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Curtains don't just hang there, they're part of a room's structure. But they can be leaders of fashion, too. EOL talks to today's top designers and curtain makers about the latest trends in window wear—clean lines, lush fabrics and handsome exposed hardware.
Any decorator will tell you that a good rug can make or break the look of a room, or at the least steer the style. Absent a rug, it's a room's largest piece of furniture—a sofa or bed or dining table—that, like a director who knows how to throw his weight around, dictates where everything else will sit or stand and how it will behave. Does that leave curtains in the wings? Far from it.
They may hold the periphery, but they are hardly peripheral. Curtains are like architecture but softer: They're an essential frame—for views, for light, for the particular structure of a window or space. They can establish a rhythm and alter the proportion of a wall or an entire room. No other element of decorating is as controlled by pre-existing and unalterable conditions: the orientation and intensity of light; the view, or lack thereof; and the architecture. And curtains are the only furnishings that must hold their own not only inside a house or apartment but when viewed from the outside as well. Yet in spite of their burdens, curtains can do much more than make a room work, correcting or compensating for a space's inadequacies; they can make it sing.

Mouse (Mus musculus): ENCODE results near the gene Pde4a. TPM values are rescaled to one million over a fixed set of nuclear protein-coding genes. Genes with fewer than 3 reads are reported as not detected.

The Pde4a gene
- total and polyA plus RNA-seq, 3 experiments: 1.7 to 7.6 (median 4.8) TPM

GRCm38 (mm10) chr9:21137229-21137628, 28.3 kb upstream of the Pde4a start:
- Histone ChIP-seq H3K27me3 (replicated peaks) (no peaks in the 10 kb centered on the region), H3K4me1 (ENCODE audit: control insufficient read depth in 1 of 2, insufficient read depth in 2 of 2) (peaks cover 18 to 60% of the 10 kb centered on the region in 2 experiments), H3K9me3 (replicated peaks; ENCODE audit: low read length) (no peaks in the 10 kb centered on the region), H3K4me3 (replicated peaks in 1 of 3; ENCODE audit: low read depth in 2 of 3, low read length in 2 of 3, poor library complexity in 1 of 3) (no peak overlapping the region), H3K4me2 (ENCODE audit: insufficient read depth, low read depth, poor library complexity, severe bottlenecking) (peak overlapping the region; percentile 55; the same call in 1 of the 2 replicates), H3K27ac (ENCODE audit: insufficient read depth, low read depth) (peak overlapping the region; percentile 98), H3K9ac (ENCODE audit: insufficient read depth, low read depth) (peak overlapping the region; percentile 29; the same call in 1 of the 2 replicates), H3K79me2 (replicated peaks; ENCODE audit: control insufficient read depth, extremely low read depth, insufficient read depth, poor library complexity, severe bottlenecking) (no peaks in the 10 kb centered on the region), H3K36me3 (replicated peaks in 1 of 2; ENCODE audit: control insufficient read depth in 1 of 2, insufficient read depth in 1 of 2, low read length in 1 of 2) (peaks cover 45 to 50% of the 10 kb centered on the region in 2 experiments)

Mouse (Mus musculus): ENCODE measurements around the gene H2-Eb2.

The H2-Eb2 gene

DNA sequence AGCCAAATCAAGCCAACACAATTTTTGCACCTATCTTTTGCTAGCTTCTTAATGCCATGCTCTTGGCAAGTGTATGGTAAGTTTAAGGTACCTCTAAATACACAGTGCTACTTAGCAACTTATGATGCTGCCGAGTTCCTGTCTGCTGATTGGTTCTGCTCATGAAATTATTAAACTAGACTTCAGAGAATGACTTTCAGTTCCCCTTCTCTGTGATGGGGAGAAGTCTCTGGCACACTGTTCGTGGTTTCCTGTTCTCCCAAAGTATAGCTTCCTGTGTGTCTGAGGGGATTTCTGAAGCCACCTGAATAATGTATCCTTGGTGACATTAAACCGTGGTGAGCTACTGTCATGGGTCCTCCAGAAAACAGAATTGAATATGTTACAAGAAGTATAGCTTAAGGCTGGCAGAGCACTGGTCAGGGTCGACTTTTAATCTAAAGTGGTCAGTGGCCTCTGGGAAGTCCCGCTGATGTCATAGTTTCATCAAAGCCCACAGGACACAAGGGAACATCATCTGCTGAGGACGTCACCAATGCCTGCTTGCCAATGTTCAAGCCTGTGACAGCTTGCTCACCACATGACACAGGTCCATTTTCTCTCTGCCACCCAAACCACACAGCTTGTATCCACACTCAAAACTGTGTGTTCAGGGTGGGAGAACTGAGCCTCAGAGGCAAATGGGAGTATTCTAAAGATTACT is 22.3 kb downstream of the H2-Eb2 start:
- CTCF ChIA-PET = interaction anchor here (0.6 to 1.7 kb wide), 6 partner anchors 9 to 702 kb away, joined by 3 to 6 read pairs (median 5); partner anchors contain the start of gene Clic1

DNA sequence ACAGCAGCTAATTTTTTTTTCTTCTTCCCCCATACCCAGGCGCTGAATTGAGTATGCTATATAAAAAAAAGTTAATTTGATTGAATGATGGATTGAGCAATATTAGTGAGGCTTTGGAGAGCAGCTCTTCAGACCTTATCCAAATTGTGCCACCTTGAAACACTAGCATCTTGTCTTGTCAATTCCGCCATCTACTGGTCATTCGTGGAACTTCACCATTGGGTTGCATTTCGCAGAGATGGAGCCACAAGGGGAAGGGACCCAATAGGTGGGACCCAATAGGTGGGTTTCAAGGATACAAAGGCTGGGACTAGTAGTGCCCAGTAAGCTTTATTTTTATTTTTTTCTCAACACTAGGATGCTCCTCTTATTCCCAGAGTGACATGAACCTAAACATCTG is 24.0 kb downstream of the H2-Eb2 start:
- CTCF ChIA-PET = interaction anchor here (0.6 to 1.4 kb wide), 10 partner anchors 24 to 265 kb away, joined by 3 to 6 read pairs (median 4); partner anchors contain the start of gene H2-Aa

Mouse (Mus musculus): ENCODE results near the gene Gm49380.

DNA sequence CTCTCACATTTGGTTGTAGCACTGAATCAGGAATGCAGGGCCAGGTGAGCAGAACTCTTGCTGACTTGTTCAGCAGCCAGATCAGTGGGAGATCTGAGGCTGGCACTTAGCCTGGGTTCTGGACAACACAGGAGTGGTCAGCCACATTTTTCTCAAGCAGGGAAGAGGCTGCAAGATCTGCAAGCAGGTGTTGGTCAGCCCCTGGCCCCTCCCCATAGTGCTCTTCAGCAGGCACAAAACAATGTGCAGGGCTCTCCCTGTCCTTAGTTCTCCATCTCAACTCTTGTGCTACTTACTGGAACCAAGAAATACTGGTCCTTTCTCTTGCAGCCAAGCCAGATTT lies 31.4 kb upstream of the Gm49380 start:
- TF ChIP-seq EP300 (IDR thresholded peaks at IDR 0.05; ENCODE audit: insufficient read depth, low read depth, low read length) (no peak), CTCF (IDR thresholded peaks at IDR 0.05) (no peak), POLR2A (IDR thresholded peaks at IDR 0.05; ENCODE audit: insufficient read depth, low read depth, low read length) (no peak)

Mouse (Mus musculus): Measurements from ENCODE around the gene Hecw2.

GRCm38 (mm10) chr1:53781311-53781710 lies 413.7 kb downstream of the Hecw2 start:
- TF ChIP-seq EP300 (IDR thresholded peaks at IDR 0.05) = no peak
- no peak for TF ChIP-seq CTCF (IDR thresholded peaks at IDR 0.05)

Masters of disguise, mistresses of discretion, handmaids in maintaining the longevity of furnishings, subject to the cycles of fashion in decoration. "We always wait around for the simple to come back," says New York City curtain maker Kenny Flam. Recently, Flam stopped waiting. The majority of his window work at the moment involves transforming yards of luxurious fabrics into inverted pleats and ripple folds for simple-seeming modern curtains.
Kathy Jones, an expert curtain maker with the workroom La Régence in New York City, cites the curtains in the French period rooms at the Metropolitan Museum of Art as a perfect demonstration of what's -old-is-new-again. The curtains themselves are simple panels hung from minimal metal rings, but the fabric is magnificent embroidered silk. "We've emerged from the really minimal interiors of the late '90s," says Jones, "when windows, if they received any fabric treatment at all, were often covered by shades alone." Absence has made the eye grow fonder, not for the ballooned and festooned '80s, but for an added layer of warmth and beauty. Designers and clients are acknowledging the psychological and physical comfort that even visually restrained curtains provide. "The major trend we've noticed in the past two years," Jones continues, "is a desire for real curtains. Design-wise, the direction is less formal, less structured, less showy. People are interested in much less fuss but are absolutely committed to quality."